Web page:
Pursuant to Hobley II, defendant's argument fails. This "new evidence" would not cure defendant's inability to establish that he sustained an injury. Therefore, even if he had received the information, the outcome in this case would not change. The circuit court did not abuse its discretion in denying defendant access to the information.

For the foregoing reasons, the circuit court's dismissal of defendant's post-conviction petition for relief without an evidentiary hearing is affirmed.


HOURIHANE, P.J., concurs.

GREIMAN, J., specially concurs. JUSTICE GREIMAN, specially Concurring:

The majority appears to hold that absent some objective, visible injury to the defendant, the State does not bear the burden of coming forward with clear and convincing evidence that the defendant's confession was not the product of improper coercion. Although that appears to comport with the rule recently laid down in People v. Woods, No. 83385 (September 24, 1998), People v. Wilson, 116 Ill. 2d 29 (1987), People v. Hobley, 159 Ill. 2d 272 (1994) (Hobley I), and People v. Hobley, 182 Ill. 2d 404 (1998) (Hobley II), this ought to be known as "the reasonable and prudent torturer rule" since it provides a premium for one who tortures with care.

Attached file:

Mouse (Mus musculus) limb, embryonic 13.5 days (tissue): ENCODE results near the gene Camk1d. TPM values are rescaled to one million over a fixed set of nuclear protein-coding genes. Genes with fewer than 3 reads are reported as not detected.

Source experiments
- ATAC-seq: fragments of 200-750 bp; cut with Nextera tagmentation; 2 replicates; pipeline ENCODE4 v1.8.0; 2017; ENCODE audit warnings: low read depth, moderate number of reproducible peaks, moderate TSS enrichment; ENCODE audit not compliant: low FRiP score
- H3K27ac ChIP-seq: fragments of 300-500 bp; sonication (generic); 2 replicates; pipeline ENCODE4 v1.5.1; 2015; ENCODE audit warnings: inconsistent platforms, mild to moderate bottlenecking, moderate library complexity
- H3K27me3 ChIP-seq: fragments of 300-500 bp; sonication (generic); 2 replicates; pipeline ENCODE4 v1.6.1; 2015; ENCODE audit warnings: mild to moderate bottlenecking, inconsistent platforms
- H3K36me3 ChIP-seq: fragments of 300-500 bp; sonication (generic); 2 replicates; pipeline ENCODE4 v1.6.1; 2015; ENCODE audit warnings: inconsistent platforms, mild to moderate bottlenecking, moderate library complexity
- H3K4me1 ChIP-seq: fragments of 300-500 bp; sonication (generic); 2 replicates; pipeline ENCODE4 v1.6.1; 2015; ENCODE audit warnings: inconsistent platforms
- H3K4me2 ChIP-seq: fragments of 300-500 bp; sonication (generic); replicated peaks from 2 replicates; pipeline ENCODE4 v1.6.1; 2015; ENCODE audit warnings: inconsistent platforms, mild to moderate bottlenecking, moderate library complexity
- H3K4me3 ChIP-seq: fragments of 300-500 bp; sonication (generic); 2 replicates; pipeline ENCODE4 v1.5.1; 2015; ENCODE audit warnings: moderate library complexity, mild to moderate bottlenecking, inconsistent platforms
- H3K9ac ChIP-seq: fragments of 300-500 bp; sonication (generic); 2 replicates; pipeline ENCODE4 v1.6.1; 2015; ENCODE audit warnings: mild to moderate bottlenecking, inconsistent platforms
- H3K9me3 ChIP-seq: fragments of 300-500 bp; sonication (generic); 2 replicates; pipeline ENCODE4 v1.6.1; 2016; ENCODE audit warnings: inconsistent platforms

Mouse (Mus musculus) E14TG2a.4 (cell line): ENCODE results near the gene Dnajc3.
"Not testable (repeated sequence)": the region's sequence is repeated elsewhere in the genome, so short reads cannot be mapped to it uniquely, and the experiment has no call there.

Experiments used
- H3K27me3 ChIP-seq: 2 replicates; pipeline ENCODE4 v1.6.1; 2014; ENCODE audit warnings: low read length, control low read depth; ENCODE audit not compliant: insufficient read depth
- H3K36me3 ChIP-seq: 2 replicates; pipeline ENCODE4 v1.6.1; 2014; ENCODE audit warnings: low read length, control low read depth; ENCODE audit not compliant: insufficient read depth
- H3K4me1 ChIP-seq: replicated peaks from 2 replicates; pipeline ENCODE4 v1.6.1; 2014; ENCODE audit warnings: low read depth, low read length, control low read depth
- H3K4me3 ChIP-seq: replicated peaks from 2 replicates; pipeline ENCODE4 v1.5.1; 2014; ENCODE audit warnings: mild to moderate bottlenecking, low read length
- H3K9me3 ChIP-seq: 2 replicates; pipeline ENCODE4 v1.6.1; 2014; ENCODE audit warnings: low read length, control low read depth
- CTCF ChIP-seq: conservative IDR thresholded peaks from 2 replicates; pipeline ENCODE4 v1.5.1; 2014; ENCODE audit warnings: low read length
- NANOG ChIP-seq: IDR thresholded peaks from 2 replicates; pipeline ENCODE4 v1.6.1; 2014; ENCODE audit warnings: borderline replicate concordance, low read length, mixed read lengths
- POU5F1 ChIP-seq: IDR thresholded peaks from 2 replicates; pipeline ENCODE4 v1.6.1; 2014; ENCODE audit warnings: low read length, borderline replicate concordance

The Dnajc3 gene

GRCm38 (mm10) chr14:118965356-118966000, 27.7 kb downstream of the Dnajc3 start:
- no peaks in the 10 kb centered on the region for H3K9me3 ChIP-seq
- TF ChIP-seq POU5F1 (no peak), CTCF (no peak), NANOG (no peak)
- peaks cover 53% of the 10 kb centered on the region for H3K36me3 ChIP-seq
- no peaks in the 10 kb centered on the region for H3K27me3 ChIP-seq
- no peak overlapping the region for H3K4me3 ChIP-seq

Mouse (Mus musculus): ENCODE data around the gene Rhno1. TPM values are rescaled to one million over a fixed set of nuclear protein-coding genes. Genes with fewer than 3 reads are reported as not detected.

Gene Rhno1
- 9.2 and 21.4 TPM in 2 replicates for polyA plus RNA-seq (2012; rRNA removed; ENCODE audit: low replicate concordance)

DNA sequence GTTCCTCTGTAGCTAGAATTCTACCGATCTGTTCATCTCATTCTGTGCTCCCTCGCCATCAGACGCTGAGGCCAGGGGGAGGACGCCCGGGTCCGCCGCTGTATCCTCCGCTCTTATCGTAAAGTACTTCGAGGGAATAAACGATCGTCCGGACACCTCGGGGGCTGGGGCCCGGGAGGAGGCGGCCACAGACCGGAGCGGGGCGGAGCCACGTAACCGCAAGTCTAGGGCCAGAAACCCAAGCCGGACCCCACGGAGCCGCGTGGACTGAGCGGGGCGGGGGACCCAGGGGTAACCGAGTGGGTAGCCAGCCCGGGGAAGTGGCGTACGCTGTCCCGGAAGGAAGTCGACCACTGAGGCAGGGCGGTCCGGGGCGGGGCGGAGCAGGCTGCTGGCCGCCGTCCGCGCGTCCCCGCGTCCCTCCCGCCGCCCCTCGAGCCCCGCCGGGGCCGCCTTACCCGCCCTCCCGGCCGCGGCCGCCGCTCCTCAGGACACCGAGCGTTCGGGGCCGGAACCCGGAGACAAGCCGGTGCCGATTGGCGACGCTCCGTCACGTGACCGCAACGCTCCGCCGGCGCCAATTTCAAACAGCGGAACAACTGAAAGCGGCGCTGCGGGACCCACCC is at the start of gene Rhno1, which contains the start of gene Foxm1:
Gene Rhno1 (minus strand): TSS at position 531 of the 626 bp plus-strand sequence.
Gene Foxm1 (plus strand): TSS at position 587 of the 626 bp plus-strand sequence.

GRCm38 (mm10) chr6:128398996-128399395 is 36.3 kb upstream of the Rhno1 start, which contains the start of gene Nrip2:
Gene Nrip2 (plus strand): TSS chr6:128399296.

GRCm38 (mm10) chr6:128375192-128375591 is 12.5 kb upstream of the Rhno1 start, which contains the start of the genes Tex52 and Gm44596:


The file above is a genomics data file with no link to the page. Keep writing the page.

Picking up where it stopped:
While the majority is correct that stains of blood, if they exist at all, are not enough to raise the bar on the State's burden, here there is other evidence that corroborates the defendant's suppression hearing testimony of improper police conduct and, in the real world, that should be sufficient. In People v. Cannon, 293 Ill. App. 3d 634 (1997), the court found that the newly discovered evidence - - the incidence of systematic abuse of suspects -- came within the ambit of "special circumstances" so as to allow reconsideration of the issues decided at the suppression hearing.